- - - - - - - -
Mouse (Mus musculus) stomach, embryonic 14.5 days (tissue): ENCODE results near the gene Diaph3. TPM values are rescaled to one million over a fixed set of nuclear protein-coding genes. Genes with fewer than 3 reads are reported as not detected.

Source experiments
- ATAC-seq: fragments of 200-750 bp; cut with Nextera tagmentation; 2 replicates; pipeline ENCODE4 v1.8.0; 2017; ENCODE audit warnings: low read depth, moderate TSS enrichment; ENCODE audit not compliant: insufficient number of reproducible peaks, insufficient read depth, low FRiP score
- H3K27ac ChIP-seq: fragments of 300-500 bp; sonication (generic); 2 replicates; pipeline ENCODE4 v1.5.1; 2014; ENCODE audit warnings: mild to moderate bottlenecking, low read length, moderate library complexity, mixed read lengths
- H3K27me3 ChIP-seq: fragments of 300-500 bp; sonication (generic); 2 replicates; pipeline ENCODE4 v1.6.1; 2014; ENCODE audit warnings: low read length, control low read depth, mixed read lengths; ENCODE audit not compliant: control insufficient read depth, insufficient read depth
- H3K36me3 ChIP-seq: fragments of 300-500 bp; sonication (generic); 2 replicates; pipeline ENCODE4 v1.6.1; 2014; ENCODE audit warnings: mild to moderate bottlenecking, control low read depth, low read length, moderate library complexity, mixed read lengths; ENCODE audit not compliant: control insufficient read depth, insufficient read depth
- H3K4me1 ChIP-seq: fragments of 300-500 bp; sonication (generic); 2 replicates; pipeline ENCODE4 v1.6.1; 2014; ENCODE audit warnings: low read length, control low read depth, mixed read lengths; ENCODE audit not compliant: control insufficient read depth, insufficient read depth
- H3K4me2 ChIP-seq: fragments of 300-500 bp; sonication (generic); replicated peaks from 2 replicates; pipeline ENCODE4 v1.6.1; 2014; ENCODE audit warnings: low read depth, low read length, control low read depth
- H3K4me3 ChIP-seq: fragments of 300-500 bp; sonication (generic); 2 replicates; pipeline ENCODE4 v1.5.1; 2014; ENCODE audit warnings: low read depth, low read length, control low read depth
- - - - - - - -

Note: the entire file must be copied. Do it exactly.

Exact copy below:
Mouse (Mus musculus) stomach, embryonic 14.5 days (tissue): ENCODE results near the gene Diaph3. TPM values are rescaled to one million over a fixed set of nuclear protein-coding genes. Genes with fewer than 3 reads are reported as not detected.

Source experiments
- ATAC-seq: fragments of 200-750 bp; cut with Nextera tagmentation; 2 replicates; pipeline ENCODE4 v1.8.0; 2017; ENCODE audit warnings: low read depth, moderate TSS enrichment; ENCODE audit not compliant: insufficient number of reproducible peaks, insufficient read depth, low FRiP score
- H3K27ac ChIP-seq: fragments of 300-500 bp; sonication (generic); 2 replicates; pipeline ENCODE4 v1.5.1; 2014; ENCODE audit warnings: mild to moderate bottlenecking, low read length, moderate library complexity, mixed read lengths
- H3K27me3 ChIP-seq: fragments of 300-500 bp; sonication (generic); 2 replicates; pipeline ENCODE4 v1.6.1; 2014; ENCODE audit warnings: low read length, control low read depth, mixed read lengths; ENCODE audit not compliant: control insufficient read depth, insufficient read depth
- H3K36me3 ChIP-seq: fragments of 300-500 bp; sonication (generic); 2 replicates; pipeline ENCODE4 v1.6.1; 2014; ENCODE audit warnings: mild to moderate bottlenecking, control low read depth, low read length, moderate library complexity, mixed read lengths; ENCODE audit not compliant: control insufficient read depth, insufficient read depth
- H3K4me1 ChIP-seq: fragments of 300-500 bp; sonication (generic); 2 replicates; pipeline ENCODE4 v1.6.1; 2014; ENCODE audit warnings: low read length, control low read depth, mixed read lengths; ENCODE audit not compliant: control insufficient read depth, insufficient read depth
- H3K4me2 ChIP-seq: fragments of 300-500 bp; sonication (generic); replicated peaks from 2 replicates; pipeline ENCODE4 v1.6.1; 2014; ENCODE audit warnings: low read depth, low read length, control low read depth
- H3K4me3 ChIP-seq: fragments of 300-500 bp; sonication (generic); 2 replicates; pipeline ENCODE4 v1.5.1; 2014; ENCODE audit warnings: low read depth, low read length, control low read depth